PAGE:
Molecular and cellular aspects of amphibian lens regeneration

Jonathan J. Henry, Panagiotis A. Tsonis

Research output: Contribution to journalReview article

Abstract

Lens regeneration among vertebrates is basically restricted to some amphibians. The most notable cases are the ones that occur in premetamorphic frogs and in adult newts. Frogs and newts regenerate their lens in very different ways. In frogs the lens is regenerated by transdifferentiation of the cornea and is limited only to a time before metamorphosis. On the other hand, regeneration in newts is mediated by transdifferentiation of the pigment epithelial cells of the dorsal iris and is possible in adult animals as well. Thus, the study of both systems could provide important information about the process. Molecular tools have been developed in frogs and recently also in newts. Thus, the process has been studied at the molecular and cellular levels. A synthesis describing both systems was long due. In this review we describe the process in both Xenopus and the newt. The known molecular mechanisms are described and compared.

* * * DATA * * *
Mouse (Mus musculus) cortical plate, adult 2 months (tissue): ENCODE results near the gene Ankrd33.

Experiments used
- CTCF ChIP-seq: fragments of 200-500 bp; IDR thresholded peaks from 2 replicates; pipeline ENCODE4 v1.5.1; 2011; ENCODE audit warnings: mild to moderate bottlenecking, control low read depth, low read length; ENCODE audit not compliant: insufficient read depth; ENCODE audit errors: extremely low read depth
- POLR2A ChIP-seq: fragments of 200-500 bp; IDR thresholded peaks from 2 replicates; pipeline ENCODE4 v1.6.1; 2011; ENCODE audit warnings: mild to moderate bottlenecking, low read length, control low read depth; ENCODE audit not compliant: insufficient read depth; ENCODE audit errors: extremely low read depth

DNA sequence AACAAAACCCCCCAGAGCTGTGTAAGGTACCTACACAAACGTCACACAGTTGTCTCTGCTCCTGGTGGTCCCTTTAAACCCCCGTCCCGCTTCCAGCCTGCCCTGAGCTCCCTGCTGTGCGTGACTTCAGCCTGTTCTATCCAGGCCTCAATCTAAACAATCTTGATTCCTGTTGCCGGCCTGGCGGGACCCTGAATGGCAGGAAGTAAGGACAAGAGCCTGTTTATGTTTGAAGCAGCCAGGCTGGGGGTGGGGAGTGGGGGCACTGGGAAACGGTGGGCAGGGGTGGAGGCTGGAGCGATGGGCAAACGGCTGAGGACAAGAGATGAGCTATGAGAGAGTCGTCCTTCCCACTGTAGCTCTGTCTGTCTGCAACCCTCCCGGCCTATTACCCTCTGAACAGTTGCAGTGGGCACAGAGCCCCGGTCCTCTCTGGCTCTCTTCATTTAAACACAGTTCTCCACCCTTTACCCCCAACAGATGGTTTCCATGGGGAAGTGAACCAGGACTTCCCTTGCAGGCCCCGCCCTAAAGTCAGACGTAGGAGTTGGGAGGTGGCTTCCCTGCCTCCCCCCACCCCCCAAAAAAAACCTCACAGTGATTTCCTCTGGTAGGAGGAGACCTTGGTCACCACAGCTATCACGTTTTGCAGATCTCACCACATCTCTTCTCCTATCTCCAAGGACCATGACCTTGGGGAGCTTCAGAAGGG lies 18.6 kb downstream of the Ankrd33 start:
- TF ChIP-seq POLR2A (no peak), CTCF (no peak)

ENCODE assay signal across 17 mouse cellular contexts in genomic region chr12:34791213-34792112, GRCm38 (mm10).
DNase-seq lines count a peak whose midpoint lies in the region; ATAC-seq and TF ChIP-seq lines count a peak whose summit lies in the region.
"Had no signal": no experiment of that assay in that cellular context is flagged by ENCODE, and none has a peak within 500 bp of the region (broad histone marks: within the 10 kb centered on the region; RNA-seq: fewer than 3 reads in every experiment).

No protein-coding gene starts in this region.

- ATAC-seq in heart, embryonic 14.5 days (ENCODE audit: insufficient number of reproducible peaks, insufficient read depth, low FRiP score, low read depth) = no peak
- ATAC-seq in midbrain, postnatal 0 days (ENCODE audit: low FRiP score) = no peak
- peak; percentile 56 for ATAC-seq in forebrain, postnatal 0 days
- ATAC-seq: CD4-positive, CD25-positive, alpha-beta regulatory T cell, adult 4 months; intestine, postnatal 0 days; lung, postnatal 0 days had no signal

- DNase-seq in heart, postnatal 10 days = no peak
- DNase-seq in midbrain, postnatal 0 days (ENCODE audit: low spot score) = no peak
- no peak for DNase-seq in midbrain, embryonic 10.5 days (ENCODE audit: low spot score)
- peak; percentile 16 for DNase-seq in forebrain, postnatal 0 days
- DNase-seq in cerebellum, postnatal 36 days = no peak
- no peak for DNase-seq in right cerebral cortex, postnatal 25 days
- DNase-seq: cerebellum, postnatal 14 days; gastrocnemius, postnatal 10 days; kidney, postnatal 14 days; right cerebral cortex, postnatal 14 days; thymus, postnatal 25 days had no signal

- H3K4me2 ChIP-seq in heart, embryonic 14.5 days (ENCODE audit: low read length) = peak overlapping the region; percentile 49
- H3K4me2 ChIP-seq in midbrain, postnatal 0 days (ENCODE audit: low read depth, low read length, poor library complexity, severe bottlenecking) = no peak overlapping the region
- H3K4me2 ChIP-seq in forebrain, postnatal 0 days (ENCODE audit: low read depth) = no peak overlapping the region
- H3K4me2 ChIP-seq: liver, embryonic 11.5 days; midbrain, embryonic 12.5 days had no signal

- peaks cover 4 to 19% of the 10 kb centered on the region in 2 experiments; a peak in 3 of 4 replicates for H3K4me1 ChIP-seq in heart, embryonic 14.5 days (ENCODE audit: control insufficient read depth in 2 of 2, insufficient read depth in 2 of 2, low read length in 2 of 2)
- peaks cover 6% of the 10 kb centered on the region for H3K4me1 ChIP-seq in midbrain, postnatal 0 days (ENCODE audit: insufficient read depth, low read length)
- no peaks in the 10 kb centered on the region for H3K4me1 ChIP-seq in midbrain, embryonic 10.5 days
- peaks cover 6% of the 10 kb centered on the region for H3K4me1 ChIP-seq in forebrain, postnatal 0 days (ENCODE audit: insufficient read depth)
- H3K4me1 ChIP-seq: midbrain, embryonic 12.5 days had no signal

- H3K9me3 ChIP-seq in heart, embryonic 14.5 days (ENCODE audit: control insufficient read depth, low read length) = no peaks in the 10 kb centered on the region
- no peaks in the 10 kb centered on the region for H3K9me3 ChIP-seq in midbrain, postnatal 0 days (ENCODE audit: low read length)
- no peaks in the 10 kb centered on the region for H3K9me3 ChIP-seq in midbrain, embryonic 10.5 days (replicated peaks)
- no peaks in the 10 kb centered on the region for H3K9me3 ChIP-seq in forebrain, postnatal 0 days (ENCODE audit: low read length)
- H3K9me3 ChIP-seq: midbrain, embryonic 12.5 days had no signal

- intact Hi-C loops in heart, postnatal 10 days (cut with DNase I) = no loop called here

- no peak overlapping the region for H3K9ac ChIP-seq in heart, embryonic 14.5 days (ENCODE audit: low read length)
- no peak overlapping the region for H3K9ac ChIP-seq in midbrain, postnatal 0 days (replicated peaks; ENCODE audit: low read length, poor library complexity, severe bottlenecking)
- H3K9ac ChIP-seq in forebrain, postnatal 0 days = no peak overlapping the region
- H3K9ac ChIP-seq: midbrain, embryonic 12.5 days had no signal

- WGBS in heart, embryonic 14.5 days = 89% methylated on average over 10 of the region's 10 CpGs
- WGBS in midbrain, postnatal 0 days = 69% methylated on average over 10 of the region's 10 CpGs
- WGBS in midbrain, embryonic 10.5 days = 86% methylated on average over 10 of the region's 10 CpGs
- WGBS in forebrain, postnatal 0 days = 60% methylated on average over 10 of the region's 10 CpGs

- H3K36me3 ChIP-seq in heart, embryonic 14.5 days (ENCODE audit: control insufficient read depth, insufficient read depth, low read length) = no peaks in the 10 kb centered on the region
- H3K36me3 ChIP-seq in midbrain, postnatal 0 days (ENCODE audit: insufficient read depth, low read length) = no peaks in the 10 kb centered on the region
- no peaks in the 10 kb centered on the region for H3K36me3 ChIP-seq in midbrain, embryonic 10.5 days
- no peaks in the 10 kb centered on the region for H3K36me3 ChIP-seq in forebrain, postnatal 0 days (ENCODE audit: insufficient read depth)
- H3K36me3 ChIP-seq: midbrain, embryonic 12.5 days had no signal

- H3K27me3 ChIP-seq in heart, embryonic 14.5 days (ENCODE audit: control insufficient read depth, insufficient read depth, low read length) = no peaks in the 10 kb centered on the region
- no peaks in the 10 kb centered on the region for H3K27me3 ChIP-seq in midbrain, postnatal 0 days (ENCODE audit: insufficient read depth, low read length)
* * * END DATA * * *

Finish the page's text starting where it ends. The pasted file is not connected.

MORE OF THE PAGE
Original languageEnglish (US)
Pages (from-to)543-555
Number of pages13
JournalProgress in Retinal and Eye Research
Volume29
Issue number6
DOIs
StatePublished - Nov 2010

ASJC Scopus subject areas

  • Ophthalmology
  • Sensory Systems

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